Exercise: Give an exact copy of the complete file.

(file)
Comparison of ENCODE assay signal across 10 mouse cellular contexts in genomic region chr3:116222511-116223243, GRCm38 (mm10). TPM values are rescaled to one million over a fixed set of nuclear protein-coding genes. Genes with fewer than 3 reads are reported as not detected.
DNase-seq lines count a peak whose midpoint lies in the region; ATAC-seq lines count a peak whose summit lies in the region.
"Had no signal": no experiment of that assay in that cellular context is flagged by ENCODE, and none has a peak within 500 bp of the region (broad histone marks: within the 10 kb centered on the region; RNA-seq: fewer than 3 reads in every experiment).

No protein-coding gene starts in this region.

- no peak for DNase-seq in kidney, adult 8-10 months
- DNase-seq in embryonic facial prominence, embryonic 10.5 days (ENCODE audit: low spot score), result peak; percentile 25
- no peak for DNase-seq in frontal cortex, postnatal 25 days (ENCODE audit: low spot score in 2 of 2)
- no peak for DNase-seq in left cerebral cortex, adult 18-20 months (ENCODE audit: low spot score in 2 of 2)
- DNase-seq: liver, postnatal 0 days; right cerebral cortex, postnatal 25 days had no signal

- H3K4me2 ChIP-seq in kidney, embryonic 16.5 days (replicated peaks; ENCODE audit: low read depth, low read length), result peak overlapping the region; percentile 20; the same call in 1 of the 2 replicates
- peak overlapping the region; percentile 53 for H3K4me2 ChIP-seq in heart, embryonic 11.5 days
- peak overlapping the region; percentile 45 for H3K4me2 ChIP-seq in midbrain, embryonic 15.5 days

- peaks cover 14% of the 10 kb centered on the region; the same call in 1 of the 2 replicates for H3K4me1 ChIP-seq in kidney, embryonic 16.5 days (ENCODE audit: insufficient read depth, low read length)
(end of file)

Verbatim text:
Comparison of ENCODE assay signal across 10 mouse cellular contexts in genomic region chr3:116222511-116223243, GRCm38 (mm10). TPM values are rescaled to one million over a fixed set of nuclear protein-coding genes. Genes with fewer than 3 reads are reported as not detected.
DNase-seq lines count a peak whose midpoint lies in the region; ATAC-seq lines count a peak whose summit lies in the region.
"Had no signal": no experiment of that assay in that cellular context is flagged by ENCODE, and none has a peak within 500 bp of the region (broad histone marks: within the 10 kb centered on the region; RNA-seq: fewer than 3 reads in every experiment).

No protein-coding gene starts in this region.

- no peak for DNase-seq in kidney, adult 8-10 months
- DNase-seq in embryonic facial prominence, embryonic 10.5 days (ENCODE audit: low spot score), result peak; percentile 25
- no peak for DNase-seq in frontal cortex, postnatal 25 days (ENCODE audit: low spot score in 2 of 2)
- no peak for DNase-seq in left cerebral cortex, adult 18-20 months (ENCODE audit: low spot score in 2 of 2)
- DNase-seq: liver, postnatal 0 days; right cerebral cortex, postnatal 25 days had no signal

- H3K4me2 ChIP-seq in kidney, embryonic 16.5 days (replicated peaks; ENCODE audit: low read depth, low read length), result peak overlapping the region; percentile 20; the same call in 1 of the 2 replicates
- peak overlapping the region; percentile 53 for H3K4me2 ChIP-seq in heart, embryonic 11.5 days
- peak overlapping the region; percentile 45 for H3K4me2 ChIP-seq in midbrain, embryonic 15.5 days

- peaks cover 14% of the 10 kb centered on the region; the same call in 1 of the 2 replicates for H3K4me1 ChIP-seq in kidney, embryonic 16.5 days (ENCODE audit: insufficient read depth, low read length)